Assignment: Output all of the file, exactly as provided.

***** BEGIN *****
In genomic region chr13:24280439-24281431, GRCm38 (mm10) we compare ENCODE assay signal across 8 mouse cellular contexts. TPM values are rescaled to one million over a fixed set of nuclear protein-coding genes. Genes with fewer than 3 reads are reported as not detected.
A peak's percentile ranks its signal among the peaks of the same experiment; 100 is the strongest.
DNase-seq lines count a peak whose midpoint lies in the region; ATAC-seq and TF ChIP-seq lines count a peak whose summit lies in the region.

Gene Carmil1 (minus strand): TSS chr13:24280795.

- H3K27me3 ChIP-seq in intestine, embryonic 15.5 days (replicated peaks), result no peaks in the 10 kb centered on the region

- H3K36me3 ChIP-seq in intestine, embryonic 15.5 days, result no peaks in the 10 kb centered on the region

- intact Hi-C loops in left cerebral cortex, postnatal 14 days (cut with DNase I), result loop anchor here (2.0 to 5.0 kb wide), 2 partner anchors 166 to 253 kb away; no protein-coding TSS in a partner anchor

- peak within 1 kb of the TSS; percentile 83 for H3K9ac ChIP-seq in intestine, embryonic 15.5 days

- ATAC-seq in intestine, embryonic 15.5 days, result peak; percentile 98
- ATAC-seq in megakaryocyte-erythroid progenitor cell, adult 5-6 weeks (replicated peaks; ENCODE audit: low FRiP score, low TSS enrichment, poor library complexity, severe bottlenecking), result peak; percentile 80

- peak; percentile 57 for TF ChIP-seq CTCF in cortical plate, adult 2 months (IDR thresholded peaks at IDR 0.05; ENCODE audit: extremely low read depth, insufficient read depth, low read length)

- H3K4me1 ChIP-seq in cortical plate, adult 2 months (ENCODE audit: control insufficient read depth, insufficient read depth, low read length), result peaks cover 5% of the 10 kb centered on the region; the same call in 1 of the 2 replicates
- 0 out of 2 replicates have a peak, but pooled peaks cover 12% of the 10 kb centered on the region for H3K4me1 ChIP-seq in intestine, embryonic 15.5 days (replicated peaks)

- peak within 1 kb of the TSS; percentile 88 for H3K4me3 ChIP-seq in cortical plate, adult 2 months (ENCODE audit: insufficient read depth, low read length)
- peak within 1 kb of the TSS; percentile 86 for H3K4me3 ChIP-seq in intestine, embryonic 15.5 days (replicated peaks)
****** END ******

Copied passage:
In genomic region chr13:24280439-24281431, GRCm38 (mm10) we compare ENCODE assay signal across 8 mouse cellular contexts. TPM values are rescaled to one million over a fixed set of nuclear protein-coding genes. Genes with fewer than 3 reads are reported as not detected.
A peak's percentile ranks its signal among the peaks of the same experiment; 100 is the strongest.
DNase-seq lines count a peak whose midpoint lies in the region; ATAC-seq and TF ChIP-seq lines count a peak whose summit lies in the region.

Gene Carmil1 (minus strand): TSS chr13:24280795.

- H3K27me3 ChIP-seq in intestine, embryonic 15.5 days (replicated peaks), result no peaks in the 10 kb centered on the region

- H3K36me3 ChIP-seq in intestine, embryonic 15.5 days, result no peaks in the 10 kb centered on the region

- intact Hi-C loops in left cerebral cortex, postnatal 14 days (cut with DNase I), result loop anchor here (2.0 to 5.0 kb wide), 2 partner anchors 166 to 253 kb away; no protein-coding TSS in a partner anchor

- peak within 1 kb of the TSS; percentile 83 for H3K9ac ChIP-seq in intestine, embryonic 15.5 days

- ATAC-seq in intestine, embryonic 15.5 days, result peak; percentile 98
- ATAC-seq in megakaryocyte-erythroid progenitor cell, adult 5-6 weeks (replicated peaks; ENCODE audit: low FRiP score, low TSS enrichment, poor library complexity, severe bottlenecking), result peak; percentile 80

- peak; percentile 57 for TF ChIP-seq CTCF in cortical plate, adult 2 months (IDR thresholded peaks at IDR 0.05; ENCODE audit: extremely low read depth, insufficient read depth, low read length)

- H3K4me1 ChIP-seq in cortical plate, adult 2 months (ENCODE audit: control insufficient read depth, insufficient read depth, low read length), result peaks cover 5% of the 10 kb centered on the region; the same call in 1 of the 2 replicates
- 0 out of 2 replicates have a peak, but pooled peaks cover 12% of the 10 kb centered on the region for H3K4me1 ChIP-seq in intestine, embryonic 15.5 days (replicated peaks)

- peak within 1 kb of the TSS; percentile 88 for H3K4me3 ChIP-seq in cortical plate, adult 2 months (ENCODE audit: insufficient read depth, low read length)
- peak within 1 kb of the TSS; percentile 86 for H3K4me3 ChIP-seq in intestine, embryonic 15.5 days (replicated peaks)